Back to my birthday this year.

The little bag is still sitting on the slab. I look at it but don't open it. Instead I grab the garden broom and step outside. Dried frangipani leaves are strewn all over. I start collecting them, one swipe then another and another. A pile of leaves -- half golden, half brown makes me smile for the first time on my birthday. The morning sun, filtering through the branches on which these very leaves lived a day ago, touches the crumbly heap with its magic. Each leaf, now dead, shines like an incandescent incarnation of its life's journey-- a purposeful life lived fully and let go of so effortlessly.

Something dislodges inside me. Tears well up and escape down my cheeks. But they're not sad tears. I can't explain it but holding the handle of the dust pan, I get up and look around with new eyes. I look at my hands and thank them. My dusty feet, naked on the brick floor, look beautiful to me. I look up at the frangipani tree. In a moment, I'm buzzing with joy. Birdsong, sunlight, gentle breeze -- all come rushing in as if the gate I'd kept  bolted up all my life has suddenly swung open. I don't know what happened but I run back to the kitchen--grab the little bag and take out the card first, read it and then rip open the white tissue my beautiful necklace is wrapped up in. I call him. Thank him. Tease him about his 'official' sounding card. I sense his relief. I sense his love. I sense my love.

For the next 2 hours, I clean the rest of the house while listening to Sufi music on full volume.

The list of things I'm grateful for grows longer with everything I touch to dust or move to clean: this safe space, this new day, this new beginning. 

At 10 am, I decide to pick up my phone. It's heavy with messages. I listen to a few, make a couple of calls I'd missed and accept the love. It keeps flowing. Then, I hear a voice note. I'm stunned. I can not imagine I'm hearing it. How could this be? Who's listening in? Who's watching me?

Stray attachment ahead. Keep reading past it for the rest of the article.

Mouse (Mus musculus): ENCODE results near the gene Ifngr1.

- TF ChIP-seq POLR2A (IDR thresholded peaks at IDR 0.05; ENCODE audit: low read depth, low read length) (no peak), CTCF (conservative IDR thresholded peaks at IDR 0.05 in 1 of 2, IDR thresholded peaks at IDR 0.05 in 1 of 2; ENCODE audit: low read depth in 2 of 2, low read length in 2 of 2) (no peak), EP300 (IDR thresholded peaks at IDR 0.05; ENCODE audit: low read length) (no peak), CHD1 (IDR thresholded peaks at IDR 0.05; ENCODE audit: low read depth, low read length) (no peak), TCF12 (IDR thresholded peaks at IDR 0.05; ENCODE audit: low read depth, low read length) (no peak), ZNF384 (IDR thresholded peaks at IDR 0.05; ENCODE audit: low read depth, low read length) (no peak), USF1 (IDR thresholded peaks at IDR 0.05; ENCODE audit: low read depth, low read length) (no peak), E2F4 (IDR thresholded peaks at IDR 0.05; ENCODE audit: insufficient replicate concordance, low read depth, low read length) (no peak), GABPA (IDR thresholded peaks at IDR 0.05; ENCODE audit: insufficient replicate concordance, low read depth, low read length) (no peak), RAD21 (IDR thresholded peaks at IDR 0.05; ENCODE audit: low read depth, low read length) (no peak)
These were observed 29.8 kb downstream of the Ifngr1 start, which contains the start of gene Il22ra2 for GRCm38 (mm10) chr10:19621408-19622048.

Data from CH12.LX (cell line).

My friend Aprajita's message rolls out of my phone and tumbles into me like a torrent. Kabir's words gush in through my ears first. I'm stunned to hear the poem. I listen to it again and again. Each pore of my body absorbs the words of Kabir like a famished soul--hungrily. My thirst is unquenchable for the solace his words bring. I put a star on the message so I can reach it easily, quickly as often as I need to hear it.

I don't know where, how or what I'll be next year around the time of my birthday. But for now, I'm happy that the turning, the changing and the unburdening this year happened in a matter of minutes.

Once upon a time, I would've sulked for days for imaginary things. Now, I stand firm in this body, this moment, this reality and keep my heart wide open for love to flow into me, through me.

An ocean in a drop--a drop in the ocean.

Going forward, there will be times when I'll forget the lessons I've learnt. In those times, I know I'll stand firmly in my space and remind myself that this is life. Forgiving the self is the best present I've opened this year. I know without a doubt that the next time I stumble upon my path or lose sight of this love, a voice note or a poem or a gesture or a dried leaf will present itself to guide me back to my present, my joy, my happiness.

Are there any imaginary worlds that you've attached yourself to that distort the beauty of your everyday reality? You know I'd love to hear if you'd like to share.

Thank you for reading this post. I wish you beautiful days and wonderous nights where you stand firm in your reality and in the solidity of your grounding may you soar brighter than any imagination.

Stay safe. Till we meet again.